Home News Former Marine in Russian prison starts hunger strike over isolation, dubious case

Former Marine in Russian prison starts hunger strike over isolation, dubious case


Emily Caldwell

The Dallas Morning News

WASHINGTON — Trevor Reed, the former U.S. Marine and Fort Worth native serving a nine-year prison sentence in Russia, has been on a hunger strike for five days to protest his detention and the violation of his rights.

“We have received a report from an attorney that Trevor has begun a hunger strike to protest his arbitrary detention and Russian authorities’ numerous and flagrant violations of his basic human rights and his rights under Russian law,” Reed’s family said in a statement Monday. “While we are immensely proud of our son’s strength of character, we are also extremely worried about his health.”

This marks the latest in a series of demonstrations Reed, convicted of endangering Russian police and jailed in July 2020, and his family have made to draw attention to the case. U.S. officials have said both Reed and Paul Whelan, another former Marine imprisoned in Russia, are serving time for trumped-up charges, most likely pretexts for holding them as bargaining chips in hopes of trading for Russian spies.

Reed’s family has been unable to speak with him for 117 days as of Tuesday. They called on the Biden administration to produce a “strong response.”

“Trevor’s job in the Marines was to take a bullet for President (Joe) Biden and his family,” his parents Joey and Paula and sister Taylor said. “We hope that when we return to Washington next month that both the president we voted for and his national security adviser will find the time to see us.”

In the military, Reed had served as a Marine presidential guard, whose assignments include providing security at Camp David when President Barack Obama was there.

U.S. ex-Marine Trevor Reed, charged with attacking police, adjusts his face mask while standing inside a defendants’ cage during his verdict hearing at Moscow’s Golovinsky district court on July 30, 2020. (Dimitar Dilkoff/AFP via Getty Images/TNS)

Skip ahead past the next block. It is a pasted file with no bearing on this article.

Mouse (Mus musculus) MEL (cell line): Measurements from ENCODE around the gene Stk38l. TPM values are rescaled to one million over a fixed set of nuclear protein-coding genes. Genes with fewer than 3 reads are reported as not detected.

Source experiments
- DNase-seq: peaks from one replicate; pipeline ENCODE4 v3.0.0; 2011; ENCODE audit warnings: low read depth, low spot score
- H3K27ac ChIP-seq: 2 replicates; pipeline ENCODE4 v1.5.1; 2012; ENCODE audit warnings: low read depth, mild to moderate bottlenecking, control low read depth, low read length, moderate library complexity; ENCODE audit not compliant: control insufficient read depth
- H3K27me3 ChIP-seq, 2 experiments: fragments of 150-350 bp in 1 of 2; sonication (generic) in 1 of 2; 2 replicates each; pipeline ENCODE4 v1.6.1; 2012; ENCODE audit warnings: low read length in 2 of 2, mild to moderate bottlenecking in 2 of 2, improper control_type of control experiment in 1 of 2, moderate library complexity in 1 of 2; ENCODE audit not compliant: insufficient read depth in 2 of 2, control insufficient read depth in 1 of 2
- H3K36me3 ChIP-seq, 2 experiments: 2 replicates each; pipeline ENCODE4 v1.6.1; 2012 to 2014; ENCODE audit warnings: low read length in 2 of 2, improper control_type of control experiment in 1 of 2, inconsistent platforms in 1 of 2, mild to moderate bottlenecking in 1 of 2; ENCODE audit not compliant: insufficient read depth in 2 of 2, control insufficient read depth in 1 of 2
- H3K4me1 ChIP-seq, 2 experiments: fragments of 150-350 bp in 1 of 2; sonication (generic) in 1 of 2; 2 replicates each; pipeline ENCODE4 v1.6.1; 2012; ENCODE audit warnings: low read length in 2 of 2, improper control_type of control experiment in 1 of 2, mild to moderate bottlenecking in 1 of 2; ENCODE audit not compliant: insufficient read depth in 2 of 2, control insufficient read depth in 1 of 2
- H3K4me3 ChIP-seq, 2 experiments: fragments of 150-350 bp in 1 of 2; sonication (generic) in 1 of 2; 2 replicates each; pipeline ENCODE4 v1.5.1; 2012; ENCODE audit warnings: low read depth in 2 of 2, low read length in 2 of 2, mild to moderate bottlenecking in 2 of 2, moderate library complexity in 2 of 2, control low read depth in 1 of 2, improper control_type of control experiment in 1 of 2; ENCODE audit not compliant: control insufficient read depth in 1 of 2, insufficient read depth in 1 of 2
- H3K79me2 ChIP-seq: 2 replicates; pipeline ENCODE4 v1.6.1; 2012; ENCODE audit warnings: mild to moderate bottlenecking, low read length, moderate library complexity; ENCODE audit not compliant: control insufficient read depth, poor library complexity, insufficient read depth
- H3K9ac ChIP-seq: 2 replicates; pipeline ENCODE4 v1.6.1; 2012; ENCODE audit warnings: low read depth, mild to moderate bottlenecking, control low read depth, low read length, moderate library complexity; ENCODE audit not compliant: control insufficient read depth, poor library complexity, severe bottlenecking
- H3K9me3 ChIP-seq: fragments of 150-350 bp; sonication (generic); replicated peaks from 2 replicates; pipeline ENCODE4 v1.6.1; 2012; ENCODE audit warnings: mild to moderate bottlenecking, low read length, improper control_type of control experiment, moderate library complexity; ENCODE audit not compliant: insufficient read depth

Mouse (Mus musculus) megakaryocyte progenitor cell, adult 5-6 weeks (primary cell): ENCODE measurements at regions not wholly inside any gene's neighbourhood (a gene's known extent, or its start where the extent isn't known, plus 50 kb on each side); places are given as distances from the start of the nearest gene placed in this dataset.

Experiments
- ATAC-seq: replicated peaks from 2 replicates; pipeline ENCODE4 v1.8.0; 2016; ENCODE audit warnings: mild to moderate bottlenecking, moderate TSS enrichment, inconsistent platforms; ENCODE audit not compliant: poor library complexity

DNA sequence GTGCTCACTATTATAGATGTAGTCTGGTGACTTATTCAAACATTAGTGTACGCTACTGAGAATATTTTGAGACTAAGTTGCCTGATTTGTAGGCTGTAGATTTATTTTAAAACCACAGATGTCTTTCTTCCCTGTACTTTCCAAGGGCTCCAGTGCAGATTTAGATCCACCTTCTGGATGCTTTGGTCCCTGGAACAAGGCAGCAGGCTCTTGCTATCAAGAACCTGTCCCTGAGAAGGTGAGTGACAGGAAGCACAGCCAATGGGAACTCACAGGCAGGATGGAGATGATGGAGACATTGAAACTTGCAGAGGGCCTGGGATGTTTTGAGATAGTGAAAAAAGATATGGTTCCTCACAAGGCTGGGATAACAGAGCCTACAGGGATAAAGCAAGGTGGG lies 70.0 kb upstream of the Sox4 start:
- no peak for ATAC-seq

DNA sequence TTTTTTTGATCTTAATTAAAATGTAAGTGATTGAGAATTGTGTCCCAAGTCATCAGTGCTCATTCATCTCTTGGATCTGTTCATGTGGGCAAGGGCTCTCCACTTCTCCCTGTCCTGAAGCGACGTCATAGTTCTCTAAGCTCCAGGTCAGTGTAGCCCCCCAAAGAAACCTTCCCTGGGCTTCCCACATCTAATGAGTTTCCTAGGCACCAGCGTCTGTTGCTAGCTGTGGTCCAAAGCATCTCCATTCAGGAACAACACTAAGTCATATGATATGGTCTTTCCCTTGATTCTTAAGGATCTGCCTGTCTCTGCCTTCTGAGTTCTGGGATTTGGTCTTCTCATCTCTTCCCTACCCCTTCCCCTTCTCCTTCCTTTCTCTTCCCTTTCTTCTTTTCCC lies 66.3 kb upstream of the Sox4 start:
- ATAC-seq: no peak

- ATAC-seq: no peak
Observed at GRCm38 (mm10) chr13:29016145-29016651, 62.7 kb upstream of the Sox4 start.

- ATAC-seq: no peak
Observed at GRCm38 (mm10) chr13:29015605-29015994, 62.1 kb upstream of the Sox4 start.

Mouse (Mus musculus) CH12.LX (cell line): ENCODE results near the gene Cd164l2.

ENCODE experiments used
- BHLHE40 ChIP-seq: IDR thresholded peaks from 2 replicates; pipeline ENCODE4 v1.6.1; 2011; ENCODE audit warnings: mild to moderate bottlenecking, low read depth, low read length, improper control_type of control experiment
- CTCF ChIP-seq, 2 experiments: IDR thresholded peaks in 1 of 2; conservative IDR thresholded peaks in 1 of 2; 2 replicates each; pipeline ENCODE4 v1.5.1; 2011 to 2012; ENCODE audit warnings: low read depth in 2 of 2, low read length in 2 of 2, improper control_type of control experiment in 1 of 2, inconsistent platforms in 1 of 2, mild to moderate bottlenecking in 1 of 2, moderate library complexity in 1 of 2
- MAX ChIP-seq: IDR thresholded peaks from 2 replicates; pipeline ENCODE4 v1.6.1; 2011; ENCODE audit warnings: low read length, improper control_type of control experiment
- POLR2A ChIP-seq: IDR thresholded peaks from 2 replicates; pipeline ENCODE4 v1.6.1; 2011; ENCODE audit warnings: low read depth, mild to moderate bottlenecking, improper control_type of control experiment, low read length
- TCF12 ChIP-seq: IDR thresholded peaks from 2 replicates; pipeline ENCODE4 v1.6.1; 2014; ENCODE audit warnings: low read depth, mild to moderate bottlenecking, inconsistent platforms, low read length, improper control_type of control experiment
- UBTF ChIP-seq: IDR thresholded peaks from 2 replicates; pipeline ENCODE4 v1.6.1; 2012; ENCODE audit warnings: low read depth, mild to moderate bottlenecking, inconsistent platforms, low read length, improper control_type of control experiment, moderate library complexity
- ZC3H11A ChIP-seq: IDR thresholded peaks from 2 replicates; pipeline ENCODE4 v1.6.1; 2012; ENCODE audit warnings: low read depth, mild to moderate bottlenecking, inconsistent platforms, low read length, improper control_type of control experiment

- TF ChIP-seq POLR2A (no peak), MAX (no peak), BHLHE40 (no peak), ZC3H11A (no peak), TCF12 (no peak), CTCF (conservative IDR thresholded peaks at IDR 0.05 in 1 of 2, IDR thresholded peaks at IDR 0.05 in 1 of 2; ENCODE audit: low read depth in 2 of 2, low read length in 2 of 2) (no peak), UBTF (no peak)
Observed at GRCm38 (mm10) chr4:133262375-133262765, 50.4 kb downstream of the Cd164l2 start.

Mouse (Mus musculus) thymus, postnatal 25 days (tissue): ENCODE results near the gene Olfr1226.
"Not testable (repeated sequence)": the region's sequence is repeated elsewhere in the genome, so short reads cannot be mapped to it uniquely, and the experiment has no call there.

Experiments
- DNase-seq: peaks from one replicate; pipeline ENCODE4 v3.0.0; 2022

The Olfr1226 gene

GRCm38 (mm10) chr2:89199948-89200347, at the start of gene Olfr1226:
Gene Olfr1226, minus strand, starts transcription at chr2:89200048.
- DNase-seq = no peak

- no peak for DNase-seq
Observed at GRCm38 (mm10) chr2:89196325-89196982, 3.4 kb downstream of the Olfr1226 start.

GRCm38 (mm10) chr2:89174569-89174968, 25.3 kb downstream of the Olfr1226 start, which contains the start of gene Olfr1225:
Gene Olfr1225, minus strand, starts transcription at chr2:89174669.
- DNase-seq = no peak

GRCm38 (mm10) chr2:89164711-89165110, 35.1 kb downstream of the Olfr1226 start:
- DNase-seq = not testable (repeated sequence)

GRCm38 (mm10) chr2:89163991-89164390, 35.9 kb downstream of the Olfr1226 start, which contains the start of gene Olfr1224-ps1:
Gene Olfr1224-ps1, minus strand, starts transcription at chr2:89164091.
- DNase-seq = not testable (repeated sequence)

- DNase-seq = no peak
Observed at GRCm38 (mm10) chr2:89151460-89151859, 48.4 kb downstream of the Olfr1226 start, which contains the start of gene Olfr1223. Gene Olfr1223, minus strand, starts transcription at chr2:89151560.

Regional prison authorities in Mordovia, where Reed is being held, denied his rights were being abused or that he was on hunger strike. “He is eating in line with the daily schedule,” authorities told Reuters.

Reed’s Russian girlfriend told ABC News that he started his hunger strike last Thursday after nearly three months in solitary confinement.

Reed, 29, was arrested in Moscow in 2019 after he got drunk and allegedly grabbed the arm of an officer as he was being driven to a police station. Prosecutors said he caused the vehicle to swerve and endangered the lives of officers. The U.S. ambassador at the time dismissed the allegation as “preposterous.” Video from traffic cameras showed no evidence of swerving.

Numerous members of Congress have advocated for the release of Whelan and Reed, whose family now lives in Granbury, Texas. Rep. August Pfluger, R-Texas, whose district includes Granbury, has repeatedly called on Russian strongman Vladimir Putin to end Reed’s imprisonment.

“Texan and Marine Veteran Trevor Reed has been wrongfully imprisoned in Russia for 815 days,” Pfluger tweeted Tuesday. “As the deplorable conditions he is being held in continue to worsen, I join his family in again calling on the Putin Regime to @FreeTrevorReed.”

In July, a half-dozen members of Congress joined the Reed and Whelan families, promising an escalation of pressure until Russia releases the men. A day earlier, a Moscow appeals court had rejected Reed’s request to overturn his sentence.

Reed’s current hunger strike is not the first time his family has been concerned about his health. In May, he was diagnosed with COVID-19.

“We are gravely concerned about his health,” the U.S. embassy said at the time, adding that the facility where Reed had been hospitalized had refused to provide updates on his health. “We insist that this brazen attempt to isolate Mr. Reed from both his family and his government immediately cease.”


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